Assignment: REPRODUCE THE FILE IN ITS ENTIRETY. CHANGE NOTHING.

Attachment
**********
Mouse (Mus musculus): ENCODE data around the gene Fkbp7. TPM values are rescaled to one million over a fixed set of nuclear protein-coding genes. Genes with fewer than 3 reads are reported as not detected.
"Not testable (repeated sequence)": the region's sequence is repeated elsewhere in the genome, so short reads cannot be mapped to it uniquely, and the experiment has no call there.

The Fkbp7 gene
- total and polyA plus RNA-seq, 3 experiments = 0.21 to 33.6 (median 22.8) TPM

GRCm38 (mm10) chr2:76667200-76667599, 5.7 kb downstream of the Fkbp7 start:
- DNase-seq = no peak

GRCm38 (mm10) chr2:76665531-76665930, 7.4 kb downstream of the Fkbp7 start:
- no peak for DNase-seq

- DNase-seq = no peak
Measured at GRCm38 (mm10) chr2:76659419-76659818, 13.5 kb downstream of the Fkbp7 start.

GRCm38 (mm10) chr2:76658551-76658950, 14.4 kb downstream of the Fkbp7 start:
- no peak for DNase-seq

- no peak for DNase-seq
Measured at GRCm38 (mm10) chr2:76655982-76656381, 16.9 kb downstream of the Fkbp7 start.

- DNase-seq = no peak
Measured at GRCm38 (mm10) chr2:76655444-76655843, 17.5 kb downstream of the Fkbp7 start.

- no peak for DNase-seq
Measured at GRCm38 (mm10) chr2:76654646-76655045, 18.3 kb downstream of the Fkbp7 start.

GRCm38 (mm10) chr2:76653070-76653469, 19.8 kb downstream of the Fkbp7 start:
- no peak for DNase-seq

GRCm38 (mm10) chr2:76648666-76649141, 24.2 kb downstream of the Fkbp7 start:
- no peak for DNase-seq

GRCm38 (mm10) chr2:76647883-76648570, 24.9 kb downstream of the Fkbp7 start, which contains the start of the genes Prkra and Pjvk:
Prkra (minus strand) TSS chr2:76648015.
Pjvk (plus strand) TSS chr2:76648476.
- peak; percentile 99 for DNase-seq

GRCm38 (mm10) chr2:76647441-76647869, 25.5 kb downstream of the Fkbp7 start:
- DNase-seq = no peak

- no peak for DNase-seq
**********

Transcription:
Mouse (Mus musculus): ENCODE data around the gene Fkbp7. TPM values are rescaled to one million over a fixed set of nuclear protein-coding genes. Genes with fewer than 3 reads are reported as not detected.
"Not testable (repeated sequence)": the region's sequence is repeated elsewhere in the genome, so short reads cannot be mapped to it uniquely, and the experiment has no call there.

The Fkbp7 gene
- total and polyA plus RNA-seq, 3 experiments = 0.21 to 33.6 (median 22.8) TPM

GRCm38 (mm10) chr2:76667200-76667599, 5.7 kb downstream of the Fkbp7 start:
- DNase-seq = no peak

GRCm38 (mm10) chr2:76665531-76665930, 7.4 kb downstream of the Fkbp7 start:
- no peak for DNase-seq

- DNase-seq = no peak
Measured at GRCm38 (mm10) chr2:76659419-76659818, 13.5 kb downstream of the Fkbp7 start.

GRCm38 (mm10) chr2:76658551-76658950, 14.4 kb downstream of the Fkbp7 start:
- no peak for DNase-seq

- no peak for DNase-seq
Measured at GRCm38 (mm10) chr2:76655982-76656381, 16.9 kb downstream of the Fkbp7 start.

- DNase-seq = no peak
Measured at GRCm38 (mm10) chr2:76655444-76655843, 17.5 kb downstream of the Fkbp7 start.

- no peak for DNase-seq
Measured at GRCm38 (mm10) chr2:76654646-76655045, 18.3 kb downstream of the Fkbp7 start.

GRCm38 (mm10) chr2:76653070-76653469, 19.8 kb downstream of the Fkbp7 start:
- no peak for DNase-seq

GRCm38 (mm10) chr2:76648666-76649141, 24.2 kb downstream of the Fkbp7 start:
- no peak for DNase-seq

GRCm38 (mm10) chr2:76647883-76648570, 24.9 kb downstream of the Fkbp7 start, which contains the start of the genes Prkra and Pjvk:
Prkra (minus strand) TSS chr2:76648015.
Pjvk (plus strand) TSS chr2:76648476.
- peak; percentile 99 for DNase-seq

GRCm38 (mm10) chr2:76647441-76647869, 25.5 kb downstream of the Fkbp7 start:
- DNase-seq = no peak

- no peak for DNase-seq